The Monkees[]

Nesmith (center) with the Monkees in 1967

From 1965 to early 1970, Nesmith was a member of the television pop-rock band the Monkees, created for the television situation comedy of the same name. Nesmith won his role largely by appearing nonchalant when he auditioned. He rode his motorcycle to the audition, and wore a wool hat to keep his hair out of his eyes; producers Bob Rafelson and Bert Schneider remembered the "wool hat" guy, and called Nesmith back.

Once he was cast, Screen Gems bought his songs so they could be used in the show. Many of the songs Nesmith wrote for the Monkees, such as "The Girl I Knew Somewhere", "Mary, Mary", and "Listen to the Band", became minor hits. One song he wrote, "You Just May Be the One", is in mixed meter, interspersing 5/4 bars into an otherwise 4/4 structure.

As part of a promotional deal, Gretsch guitar company built a one-off, natural-finish, 12-string electric guitar for Nesmith when he was performing with the Monkees. The custom-made guitar was frequently cited at that time as being worth $5,000 (the equivalent of $36,500 in 2018), which was undoubtedly inflated for publicity purposes. He earlier played a customized Gretsch 12-string, which had originally been a six-string model. Nesmith used this guitar for his appearances on the television series, as well as the Monkees' live appearances in 1966 and 1967. Beginning in 1968, Nesmith used a white six-string Gibson SG Custom for his live appearances with the Monkees. He used that guitar in their motion picture Head for the live version of "Circle Sky", and also for the final original Monkees tour in 1969. In a post on his Facebook page in 2011, Nesmith reported that both guitars were stolen in the early 1970s.

As with the other Monkees, Nesmith came to be frustrated by the band's manufactured image. Nesmith was the most publicly vocal Monkee about the band's prefabricated image.[citation needed]

The Monkees in 1966 (Nesmith at bottom right)

The Monkees succeeded in ousting supervisor Don Kirshner and took control of their records and song choices, but they worked as a four-man group on only one album, 1967's Headquarters. Nesmith withheld many of his songs from the final Monkees albums, opting to release them on his post-Monkees solo records. During the band's first independent press conference, Nesmith called More of The Monkees "probably the worst record in the history of the world". The band never regained its credibility after fans learned they had not played the instruments on their earlier records. Sales still continued to be profitable until the disastrous release of the movie Head. Nesmith's last contractual Monkees commitment was a commercial for Kool-Aid and Nerf balls in April 1970 (fittingly, the spot ends with Nesmith frowning and saying, "Enerf's enerf!"). As the band's sales declined, Nesmith asked to be released from his contract, despite it costing him: "I had three years left ... at $150,000 [equivalent to $980,940 in 2018] a year."[citation needed] He remained in a financial bind until 1980, when he received his inheritance from the Liquid Paper Company. In a 1980 interview with Playboy, he said of that time: "I had to start telling little tales to the tax man while they were putting tags on the furniture."[citation needed]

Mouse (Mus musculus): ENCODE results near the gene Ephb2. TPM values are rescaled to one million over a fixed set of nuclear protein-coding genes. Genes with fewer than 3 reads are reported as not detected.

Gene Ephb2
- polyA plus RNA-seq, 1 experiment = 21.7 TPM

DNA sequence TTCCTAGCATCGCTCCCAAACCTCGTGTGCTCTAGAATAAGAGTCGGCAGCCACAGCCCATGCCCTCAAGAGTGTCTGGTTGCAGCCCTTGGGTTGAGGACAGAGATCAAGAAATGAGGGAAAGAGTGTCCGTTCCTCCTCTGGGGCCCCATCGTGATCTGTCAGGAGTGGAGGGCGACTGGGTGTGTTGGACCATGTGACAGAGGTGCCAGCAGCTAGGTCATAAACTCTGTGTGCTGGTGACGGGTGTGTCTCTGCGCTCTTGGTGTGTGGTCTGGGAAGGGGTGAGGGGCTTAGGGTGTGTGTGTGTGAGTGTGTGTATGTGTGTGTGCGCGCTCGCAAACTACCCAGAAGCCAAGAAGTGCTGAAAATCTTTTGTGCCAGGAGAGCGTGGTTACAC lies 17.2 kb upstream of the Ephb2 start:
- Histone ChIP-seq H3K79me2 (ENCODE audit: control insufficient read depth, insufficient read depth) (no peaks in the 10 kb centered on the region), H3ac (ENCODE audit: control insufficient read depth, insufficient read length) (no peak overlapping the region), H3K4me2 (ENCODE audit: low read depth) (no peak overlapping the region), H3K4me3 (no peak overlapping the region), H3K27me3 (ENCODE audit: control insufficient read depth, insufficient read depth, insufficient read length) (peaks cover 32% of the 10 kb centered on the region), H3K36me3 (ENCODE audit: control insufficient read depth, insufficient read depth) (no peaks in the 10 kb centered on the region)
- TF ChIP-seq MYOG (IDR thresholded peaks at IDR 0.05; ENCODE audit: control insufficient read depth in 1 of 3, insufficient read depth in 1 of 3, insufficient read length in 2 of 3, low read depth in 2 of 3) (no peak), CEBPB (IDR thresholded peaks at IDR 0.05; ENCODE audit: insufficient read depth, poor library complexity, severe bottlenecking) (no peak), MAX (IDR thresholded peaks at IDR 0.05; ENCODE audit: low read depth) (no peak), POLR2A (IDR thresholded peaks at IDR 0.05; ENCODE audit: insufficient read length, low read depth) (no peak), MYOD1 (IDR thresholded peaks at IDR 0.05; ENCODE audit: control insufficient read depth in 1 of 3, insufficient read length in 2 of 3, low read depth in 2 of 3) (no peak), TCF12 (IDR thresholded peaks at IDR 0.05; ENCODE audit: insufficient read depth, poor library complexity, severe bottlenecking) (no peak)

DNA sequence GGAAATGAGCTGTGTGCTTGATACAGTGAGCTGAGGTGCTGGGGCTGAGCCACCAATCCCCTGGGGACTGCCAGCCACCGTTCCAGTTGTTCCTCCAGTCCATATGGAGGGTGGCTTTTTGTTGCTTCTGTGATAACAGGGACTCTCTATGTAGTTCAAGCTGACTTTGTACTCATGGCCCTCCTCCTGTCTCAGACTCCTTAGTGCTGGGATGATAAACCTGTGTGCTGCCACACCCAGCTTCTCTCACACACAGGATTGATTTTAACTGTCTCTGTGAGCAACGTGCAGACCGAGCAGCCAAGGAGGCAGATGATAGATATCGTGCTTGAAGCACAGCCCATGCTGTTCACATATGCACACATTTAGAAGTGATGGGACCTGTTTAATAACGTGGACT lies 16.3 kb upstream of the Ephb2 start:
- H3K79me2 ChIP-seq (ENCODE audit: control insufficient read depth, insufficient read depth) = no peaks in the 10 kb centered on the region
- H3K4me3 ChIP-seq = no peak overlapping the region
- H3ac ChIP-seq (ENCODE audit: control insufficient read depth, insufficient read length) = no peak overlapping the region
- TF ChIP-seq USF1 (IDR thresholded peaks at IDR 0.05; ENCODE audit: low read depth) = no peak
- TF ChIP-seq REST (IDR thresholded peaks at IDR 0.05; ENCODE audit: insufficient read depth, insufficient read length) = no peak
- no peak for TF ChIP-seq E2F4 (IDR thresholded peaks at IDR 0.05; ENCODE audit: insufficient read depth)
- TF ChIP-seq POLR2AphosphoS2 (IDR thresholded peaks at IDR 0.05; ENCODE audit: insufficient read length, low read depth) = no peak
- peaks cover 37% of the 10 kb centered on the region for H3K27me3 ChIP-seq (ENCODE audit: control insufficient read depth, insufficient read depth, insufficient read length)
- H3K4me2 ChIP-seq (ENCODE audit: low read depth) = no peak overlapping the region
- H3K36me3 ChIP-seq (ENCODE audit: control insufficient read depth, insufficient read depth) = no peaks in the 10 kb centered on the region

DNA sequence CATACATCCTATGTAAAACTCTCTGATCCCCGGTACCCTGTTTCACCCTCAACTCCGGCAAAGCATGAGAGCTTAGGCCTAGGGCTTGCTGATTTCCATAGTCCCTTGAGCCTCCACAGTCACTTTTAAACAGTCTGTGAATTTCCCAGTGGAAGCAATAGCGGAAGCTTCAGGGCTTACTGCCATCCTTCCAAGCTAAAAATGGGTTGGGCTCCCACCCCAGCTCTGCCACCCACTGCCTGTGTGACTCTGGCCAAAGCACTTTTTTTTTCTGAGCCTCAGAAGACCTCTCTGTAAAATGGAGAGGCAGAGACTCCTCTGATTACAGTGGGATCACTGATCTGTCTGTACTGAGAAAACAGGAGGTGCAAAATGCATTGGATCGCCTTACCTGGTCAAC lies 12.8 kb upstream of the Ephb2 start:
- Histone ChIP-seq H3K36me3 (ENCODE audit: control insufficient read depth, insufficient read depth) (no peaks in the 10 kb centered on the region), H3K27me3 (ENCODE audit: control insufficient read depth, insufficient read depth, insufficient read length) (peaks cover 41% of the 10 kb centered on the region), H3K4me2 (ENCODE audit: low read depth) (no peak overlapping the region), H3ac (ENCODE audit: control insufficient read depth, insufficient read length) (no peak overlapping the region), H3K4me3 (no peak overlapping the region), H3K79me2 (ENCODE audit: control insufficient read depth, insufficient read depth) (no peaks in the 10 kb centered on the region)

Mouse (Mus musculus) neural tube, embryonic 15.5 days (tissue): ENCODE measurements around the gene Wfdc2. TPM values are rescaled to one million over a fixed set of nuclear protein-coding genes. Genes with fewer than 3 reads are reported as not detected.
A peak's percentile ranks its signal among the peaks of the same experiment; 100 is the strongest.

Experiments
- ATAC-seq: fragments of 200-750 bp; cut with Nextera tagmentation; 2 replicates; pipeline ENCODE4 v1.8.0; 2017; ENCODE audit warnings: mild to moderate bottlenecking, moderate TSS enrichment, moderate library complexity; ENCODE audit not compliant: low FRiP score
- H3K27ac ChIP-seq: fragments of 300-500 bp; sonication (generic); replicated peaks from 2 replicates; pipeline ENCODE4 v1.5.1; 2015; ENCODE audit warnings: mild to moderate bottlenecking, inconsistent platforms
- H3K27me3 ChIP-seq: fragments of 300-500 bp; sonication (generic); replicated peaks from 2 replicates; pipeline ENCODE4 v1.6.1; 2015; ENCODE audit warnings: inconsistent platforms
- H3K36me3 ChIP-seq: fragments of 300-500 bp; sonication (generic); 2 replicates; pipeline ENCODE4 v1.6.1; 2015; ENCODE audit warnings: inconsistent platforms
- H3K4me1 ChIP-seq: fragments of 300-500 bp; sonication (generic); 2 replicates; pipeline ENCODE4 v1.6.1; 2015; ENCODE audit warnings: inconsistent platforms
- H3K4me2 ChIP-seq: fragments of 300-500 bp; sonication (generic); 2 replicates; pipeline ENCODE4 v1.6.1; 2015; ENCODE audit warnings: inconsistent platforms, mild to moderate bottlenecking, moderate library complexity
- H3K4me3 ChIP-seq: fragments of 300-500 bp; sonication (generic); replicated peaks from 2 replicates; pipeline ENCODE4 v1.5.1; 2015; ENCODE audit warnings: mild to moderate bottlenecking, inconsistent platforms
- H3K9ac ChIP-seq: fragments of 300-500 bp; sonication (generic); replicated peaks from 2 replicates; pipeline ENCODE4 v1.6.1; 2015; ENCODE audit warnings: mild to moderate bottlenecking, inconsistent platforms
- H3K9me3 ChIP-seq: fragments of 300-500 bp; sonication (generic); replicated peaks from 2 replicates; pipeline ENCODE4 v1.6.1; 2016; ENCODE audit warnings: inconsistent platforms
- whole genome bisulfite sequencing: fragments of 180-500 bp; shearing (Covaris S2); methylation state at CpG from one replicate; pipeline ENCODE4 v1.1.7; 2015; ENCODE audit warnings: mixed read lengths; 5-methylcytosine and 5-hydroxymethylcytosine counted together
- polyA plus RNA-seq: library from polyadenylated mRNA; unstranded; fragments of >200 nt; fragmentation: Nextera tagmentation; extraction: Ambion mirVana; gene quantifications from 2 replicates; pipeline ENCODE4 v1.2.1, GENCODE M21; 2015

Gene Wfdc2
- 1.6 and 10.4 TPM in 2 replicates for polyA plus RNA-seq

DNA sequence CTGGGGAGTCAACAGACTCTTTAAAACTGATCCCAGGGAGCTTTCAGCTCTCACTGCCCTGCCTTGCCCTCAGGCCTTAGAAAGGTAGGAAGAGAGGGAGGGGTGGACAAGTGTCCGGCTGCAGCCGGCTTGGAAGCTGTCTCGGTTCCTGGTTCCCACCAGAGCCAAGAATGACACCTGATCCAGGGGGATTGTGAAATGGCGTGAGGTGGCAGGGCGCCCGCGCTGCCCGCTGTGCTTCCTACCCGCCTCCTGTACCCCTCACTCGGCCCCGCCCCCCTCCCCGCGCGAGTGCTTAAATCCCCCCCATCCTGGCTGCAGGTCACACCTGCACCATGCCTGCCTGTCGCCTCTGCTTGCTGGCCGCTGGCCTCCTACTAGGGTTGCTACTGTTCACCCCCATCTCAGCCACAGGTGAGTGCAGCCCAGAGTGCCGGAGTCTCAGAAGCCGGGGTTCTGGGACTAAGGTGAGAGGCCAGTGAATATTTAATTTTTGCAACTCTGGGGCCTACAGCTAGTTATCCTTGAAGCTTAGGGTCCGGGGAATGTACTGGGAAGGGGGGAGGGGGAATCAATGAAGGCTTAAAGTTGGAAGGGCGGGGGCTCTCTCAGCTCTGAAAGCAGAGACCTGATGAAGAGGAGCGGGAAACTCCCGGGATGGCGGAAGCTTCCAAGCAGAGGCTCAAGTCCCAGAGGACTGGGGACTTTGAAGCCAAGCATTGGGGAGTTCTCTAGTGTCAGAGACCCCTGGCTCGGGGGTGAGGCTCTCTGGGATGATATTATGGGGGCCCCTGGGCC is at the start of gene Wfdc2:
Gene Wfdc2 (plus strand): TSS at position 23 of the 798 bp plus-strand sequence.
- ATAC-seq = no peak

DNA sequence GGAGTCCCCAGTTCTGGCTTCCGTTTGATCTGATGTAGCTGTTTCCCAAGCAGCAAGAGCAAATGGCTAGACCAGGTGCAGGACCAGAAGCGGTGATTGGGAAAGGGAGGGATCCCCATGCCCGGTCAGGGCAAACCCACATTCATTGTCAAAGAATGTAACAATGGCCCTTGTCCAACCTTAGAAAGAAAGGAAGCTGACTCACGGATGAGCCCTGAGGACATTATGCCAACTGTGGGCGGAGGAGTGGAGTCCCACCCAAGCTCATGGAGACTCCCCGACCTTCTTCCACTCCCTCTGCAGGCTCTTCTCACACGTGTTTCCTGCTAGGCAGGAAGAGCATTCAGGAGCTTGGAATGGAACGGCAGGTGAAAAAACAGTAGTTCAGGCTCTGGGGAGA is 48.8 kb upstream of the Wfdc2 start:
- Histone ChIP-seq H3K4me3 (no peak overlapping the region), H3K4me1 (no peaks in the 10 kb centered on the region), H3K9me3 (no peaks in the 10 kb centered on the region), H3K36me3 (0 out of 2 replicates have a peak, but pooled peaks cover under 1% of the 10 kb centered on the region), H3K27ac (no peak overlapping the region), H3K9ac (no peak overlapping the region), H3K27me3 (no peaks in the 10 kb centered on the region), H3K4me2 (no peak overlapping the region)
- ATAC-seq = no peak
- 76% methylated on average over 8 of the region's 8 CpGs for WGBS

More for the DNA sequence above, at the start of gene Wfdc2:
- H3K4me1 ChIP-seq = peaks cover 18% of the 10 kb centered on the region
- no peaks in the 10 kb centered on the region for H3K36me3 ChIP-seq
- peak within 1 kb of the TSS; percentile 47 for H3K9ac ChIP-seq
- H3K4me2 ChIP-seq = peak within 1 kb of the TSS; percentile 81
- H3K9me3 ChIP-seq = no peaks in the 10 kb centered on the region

Return to the Monkees[]

Nesmith did not participate in the Monkees' 20th-anniversary reunion. However, he did appear during an encore with the other three members at the Greek Theatre on September 7, 1986. In a 1987 interview for Nick Rocks, Nesmith stated, "When Peter called up and said 'we're going to go out, do you want to go?' I was booked. But, if you get to L.A ... I'll play."[6]

Nesmith next joined his fellow Monkees band members for the 1986 "Monkees Christmas Melody" video for MTV appearing throughout dressed/disguised as Santa Claus until the finale where he revealed his identity - and participation - to all.

"The question I am most often asked is 'how does it feel to be up with the guys after all this time?' Well, it's a mixture of feelings and all of them are good. But the one that comes to mind is the feeling of profound gratitude."

Michael Nesmith, speaking about being part of The Monkees at the Hollywood Walk of Fame Star award in 1989.

Nesmith appeared again in 1989 with Dolenz, Tork and Jones. Prior to the official kickoff of The Monkees '89 tour (on July 1 in Winnipeg, Manitoba, Canada) all four Monkees gathered in Los Angeles, California making two live radio appearances (KLOS-FM: The Mark & Brian Show on June 28th and KIIS Radio on June 30th) to promote their reunion concert at the Universal Amphitheatre where they appeared together as a foursome live on stage on July 9th. The following day (July 10th) all four band members were in attendance as the Monkees received a Hollywood Walk of Fame star.[7]